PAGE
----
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Lenten Greetings From Paul

Dear Brothers and Sisters, Friends of the St. Herman House,

Christ is in our midst!

On Sunday evening, March 10th, I gathered with the faithful of St. Theodosius Orthodox Church in Cleveland to observe Forgiveness Vespers, which marks the beginning of the Great Lenten journey to the celebration of Christ’s glorious resurrection. At the end of the service, the priest and the faithful greet one another with a full prostration (if they have the strength), kneeling and placing one’s forehead on the ground before standing up again. As we did this, we asked one another for forgiveness. “Forgive me brother, forgive me sister, God forgives, have a blessed Lent.” These and other words were quietly exchanged as the choir softly chanted the Paschal Canon (a set of resurrection hymns) and sang the familiar refrain, “Christ is Risen.” Forgiving one another is the only way to commence a journey of faith, and the choir’s refrain announced our destination – the empty tomb. It was a beautiful service.

There were roughly fifty people present, and I was determined to prostrate before each one. At age 63, that has become a more daunting task. At about the thirty-fifth prostration, I was having to pause and catch my breath – by the fortieth, the words of forgiveness were getting a bit too breathy. My mind began to persuade me that I should just bow instead; the prostrations were too much. As I arose, shaky and breathless on about the forty-fifth prostration, the angelic face of a beloved 80-year-old parishioner stood before me. Down she went, full prostration! I thought to myself, “Lord if she can do it, so can I!” Down I went. “Forgive me sister, forgive me brother.” Together we rose, and I found the strength to continue.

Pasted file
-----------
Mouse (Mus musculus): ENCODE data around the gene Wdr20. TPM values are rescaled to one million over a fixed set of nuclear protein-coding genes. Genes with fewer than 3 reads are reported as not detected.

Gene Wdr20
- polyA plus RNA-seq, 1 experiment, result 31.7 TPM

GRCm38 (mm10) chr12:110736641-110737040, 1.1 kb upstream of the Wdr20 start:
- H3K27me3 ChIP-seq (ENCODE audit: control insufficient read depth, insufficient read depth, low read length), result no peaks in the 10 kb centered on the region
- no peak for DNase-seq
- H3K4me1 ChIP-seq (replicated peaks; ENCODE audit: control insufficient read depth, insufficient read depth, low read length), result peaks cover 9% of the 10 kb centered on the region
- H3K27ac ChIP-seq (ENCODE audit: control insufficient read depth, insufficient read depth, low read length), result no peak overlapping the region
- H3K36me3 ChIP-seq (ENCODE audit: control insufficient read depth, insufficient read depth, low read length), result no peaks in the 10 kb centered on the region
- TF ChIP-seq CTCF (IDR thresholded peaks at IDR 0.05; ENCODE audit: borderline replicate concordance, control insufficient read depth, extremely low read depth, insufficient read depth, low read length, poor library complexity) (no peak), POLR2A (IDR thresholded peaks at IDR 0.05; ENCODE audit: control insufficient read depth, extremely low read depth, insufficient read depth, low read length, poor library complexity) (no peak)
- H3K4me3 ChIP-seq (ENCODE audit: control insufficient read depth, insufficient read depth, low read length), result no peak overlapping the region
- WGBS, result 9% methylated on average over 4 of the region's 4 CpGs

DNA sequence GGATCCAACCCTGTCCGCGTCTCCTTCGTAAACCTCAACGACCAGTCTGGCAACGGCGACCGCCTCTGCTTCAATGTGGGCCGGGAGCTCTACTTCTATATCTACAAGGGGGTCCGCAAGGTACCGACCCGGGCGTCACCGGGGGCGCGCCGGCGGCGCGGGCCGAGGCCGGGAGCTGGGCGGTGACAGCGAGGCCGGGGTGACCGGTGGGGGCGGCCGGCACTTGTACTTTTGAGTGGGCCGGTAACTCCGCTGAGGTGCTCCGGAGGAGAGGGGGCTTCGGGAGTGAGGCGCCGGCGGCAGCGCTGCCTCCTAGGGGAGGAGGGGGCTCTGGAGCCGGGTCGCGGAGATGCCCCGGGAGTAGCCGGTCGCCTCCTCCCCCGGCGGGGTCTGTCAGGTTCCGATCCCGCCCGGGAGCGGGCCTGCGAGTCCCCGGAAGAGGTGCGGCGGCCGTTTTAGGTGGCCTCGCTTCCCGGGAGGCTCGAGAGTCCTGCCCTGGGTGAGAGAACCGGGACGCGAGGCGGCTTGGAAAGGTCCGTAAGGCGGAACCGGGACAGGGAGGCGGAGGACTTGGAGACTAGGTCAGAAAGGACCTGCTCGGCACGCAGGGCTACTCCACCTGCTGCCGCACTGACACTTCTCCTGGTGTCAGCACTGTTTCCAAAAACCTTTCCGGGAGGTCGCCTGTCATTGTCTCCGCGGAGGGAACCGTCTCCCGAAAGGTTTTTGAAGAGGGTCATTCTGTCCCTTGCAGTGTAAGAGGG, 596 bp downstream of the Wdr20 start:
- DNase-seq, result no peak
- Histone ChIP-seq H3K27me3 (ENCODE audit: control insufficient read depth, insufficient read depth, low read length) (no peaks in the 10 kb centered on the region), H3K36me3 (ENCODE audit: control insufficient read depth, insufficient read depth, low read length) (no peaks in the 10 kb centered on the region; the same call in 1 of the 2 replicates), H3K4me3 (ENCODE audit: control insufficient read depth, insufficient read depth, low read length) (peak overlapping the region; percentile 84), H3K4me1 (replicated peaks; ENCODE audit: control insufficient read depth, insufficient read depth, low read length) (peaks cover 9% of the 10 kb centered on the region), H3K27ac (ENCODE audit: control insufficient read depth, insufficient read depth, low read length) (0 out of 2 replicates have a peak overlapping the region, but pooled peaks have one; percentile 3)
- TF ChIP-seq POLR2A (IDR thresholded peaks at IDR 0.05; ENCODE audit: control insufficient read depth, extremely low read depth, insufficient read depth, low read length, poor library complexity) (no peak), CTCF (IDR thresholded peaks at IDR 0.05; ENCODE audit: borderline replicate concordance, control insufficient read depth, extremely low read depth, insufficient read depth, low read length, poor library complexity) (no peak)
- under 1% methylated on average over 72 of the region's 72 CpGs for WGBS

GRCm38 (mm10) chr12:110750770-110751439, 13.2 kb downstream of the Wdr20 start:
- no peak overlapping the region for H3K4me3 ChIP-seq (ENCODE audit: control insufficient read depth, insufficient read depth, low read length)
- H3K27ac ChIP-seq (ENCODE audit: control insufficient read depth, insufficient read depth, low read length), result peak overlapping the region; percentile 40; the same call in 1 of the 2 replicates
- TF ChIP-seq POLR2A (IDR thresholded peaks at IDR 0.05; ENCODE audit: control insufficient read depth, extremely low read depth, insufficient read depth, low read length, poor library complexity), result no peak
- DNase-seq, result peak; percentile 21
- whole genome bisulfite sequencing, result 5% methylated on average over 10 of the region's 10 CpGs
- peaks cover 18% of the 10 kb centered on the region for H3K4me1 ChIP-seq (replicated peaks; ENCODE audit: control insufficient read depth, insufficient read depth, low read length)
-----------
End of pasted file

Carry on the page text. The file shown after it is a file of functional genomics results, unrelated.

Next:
My whole body hurt with soreness until Wednesday, and with each pain and aching muscle I was reminded that however out of shape my body had become, my soul was likely a bit more out of shape. Perhaps this is the message. And how do we exercise and condition the soul? With prayer, fasting, and alms-giving. The work of St. Herman’s is a spiritual workout – “Soulercise” if you will! It takes a lot of prayer, a great deal of self-denial, and alms-giving. Alms-giving comes in the form of volunteerism, gifts-in-kind, and monetary donations. Yes- the laying down of yourself for the lifting up of others, especially those in need, always costs time and money. Please join with us in your spiritual exercise this Lenten season. You can do it! Spiritual exercise can seem as mentally and emotionally exhausting as the labor of the body in exercise, but there are always those faces, the thankful faces of those we serve, that keep us going, keep us giving. Yes, we can do it!

Your fellow servant in Christ,

H. Paul Finley, Local Director

St. Herman House – FOCUS Cleveland

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